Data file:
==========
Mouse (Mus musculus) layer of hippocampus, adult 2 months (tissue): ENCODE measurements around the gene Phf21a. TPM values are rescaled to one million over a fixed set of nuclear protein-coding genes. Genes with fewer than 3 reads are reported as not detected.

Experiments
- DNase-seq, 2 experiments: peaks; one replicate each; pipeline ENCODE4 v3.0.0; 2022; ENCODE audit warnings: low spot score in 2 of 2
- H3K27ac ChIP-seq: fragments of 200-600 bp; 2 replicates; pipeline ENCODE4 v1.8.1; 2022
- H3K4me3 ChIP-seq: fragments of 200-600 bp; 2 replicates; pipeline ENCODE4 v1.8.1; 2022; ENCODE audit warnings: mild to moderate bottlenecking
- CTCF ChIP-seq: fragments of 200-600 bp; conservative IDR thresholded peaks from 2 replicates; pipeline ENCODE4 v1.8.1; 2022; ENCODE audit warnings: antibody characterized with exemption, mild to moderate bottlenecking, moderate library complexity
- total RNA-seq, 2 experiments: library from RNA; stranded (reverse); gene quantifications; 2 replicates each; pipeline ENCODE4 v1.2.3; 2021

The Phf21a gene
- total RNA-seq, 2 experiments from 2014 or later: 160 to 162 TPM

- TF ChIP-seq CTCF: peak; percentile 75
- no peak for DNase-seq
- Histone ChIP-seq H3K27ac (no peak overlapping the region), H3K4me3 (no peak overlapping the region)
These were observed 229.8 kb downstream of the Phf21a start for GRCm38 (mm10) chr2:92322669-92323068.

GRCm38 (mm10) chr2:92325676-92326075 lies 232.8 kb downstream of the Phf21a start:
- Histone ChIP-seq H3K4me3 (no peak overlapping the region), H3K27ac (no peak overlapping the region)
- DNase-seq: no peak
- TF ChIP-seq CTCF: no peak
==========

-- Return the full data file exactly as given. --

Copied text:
Mouse (Mus musculus) layer of hippocampus, adult 2 months (tissue): ENCODE measurements around the gene Phf21a. TPM values are rescaled to one million over a fixed set of nuclear protein-coding genes. Genes with fewer than 3 reads are reported as not detected.

Experiments
- DNase-seq, 2 experiments: peaks; one replicate each; pipeline ENCODE4 v3.0.0; 2022; ENCODE audit warnings: low spot score in 2 of 2
- H3K27ac ChIP-seq: fragments of 200-600 bp; 2 replicates; pipeline ENCODE4 v1.8.1; 2022
- H3K4me3 ChIP-seq: fragments of 200-600 bp; 2 replicates; pipeline ENCODE4 v1.8.1; 2022; ENCODE audit warnings: mild to moderate bottlenecking
- CTCF ChIP-seq: fragments of 200-600 bp; conservative IDR thresholded peaks from 2 replicates; pipeline ENCODE4 v1.8.1; 2022; ENCODE audit warnings: antibody characterized with exemption, mild to moderate bottlenecking, moderate library complexity
- total RNA-seq, 2 experiments: library from RNA; stranded (reverse); gene quantifications; 2 replicates each; pipeline ENCODE4 v1.2.3; 2021

The Phf21a gene
- total RNA-seq, 2 experiments from 2014 or later: 160 to 162 TPM

- TF ChIP-seq CTCF: peak; percentile 75
- no peak for DNase-seq
- Histone ChIP-seq H3K27ac (no peak overlapping the region), H3K4me3 (no peak overlapping the region)
These were observed 229.8 kb downstream of the Phf21a start for GRCm38 (mm10) chr2:92322669-92323068.

GRCm38 (mm10) chr2:92325676-92326075 lies 232.8 kb downstream of the Phf21a start:
- Histone ChIP-seq H3K4me3 (no peak overlapping the region), H3K27ac (no peak overlapping the region)
- DNase-seq: no peak
- TF ChIP-seq CTCF: no peak